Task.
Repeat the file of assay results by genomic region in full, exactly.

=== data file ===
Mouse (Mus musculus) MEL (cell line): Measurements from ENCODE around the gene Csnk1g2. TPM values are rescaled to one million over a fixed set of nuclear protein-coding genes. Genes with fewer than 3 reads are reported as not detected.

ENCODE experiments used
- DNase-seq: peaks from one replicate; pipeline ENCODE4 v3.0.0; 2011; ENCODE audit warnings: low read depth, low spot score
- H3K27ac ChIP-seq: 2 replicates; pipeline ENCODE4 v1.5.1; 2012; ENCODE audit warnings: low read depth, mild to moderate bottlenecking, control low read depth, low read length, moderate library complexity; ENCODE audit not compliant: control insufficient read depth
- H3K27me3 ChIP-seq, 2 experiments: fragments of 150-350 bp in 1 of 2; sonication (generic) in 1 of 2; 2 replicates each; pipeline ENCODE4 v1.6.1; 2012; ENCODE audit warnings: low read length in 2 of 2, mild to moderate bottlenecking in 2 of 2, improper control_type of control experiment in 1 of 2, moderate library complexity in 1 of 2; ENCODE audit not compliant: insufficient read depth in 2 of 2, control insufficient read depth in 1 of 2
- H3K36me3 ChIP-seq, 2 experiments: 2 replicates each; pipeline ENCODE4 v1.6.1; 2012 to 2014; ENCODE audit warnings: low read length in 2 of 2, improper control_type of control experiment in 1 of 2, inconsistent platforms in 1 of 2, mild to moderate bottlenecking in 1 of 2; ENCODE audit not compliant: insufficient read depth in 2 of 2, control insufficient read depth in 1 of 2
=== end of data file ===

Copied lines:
Mouse (Mus musculus) MEL (cell line): Measurements from ENCODE around the gene Csnk1g2. TPM values are rescaled to one million over a fixed set of nuclear protein-coding genes. Genes with fewer than 3 reads are reported as not detected.

ENCODE experiments used
- DNase-seq: peaks from one replicate; pipeline ENCODE4 v3.0.0; 2011; ENCODE audit warnings: low read depth, low spot score
- H3K27ac ChIP-seq: 2 replicates; pipeline ENCODE4 v1.5.1; 2012; ENCODE audit warnings: low read depth, mild to moderate bottlenecking, control low read depth, low read length, moderate library complexity; ENCODE audit not compliant: control insufficient read depth
- H3K27me3 ChIP-seq, 2 experiments: fragments of 150-350 bp in 1 of 2; sonication (generic) in 1 of 2; 2 replicates each; pipeline ENCODE4 v1.6.1; 2012; ENCODE audit warnings: low read length in 2 of 2, mild to moderate bottlenecking in 2 of 2, improper control_type of control experiment in 1 of 2, moderate library complexity in 1 of 2; ENCODE audit not compliant: insufficient read depth in 2 of 2, control insufficient read depth in 1 of 2
- H3K36me3 ChIP-seq, 2 experiments: 2 replicates each; pipeline ENCODE4 v1.6.1; 2012 to 2014; ENCODE audit warnings: low read length in 2 of 2, improper control_type of control experiment in 1 of 2, inconsistent platforms in 1 of 2, mild to moderate bottlenecking in 1 of 2; ENCODE audit not compliant: insufficient read depth in 2 of 2, control insufficient read depth in 1 of 2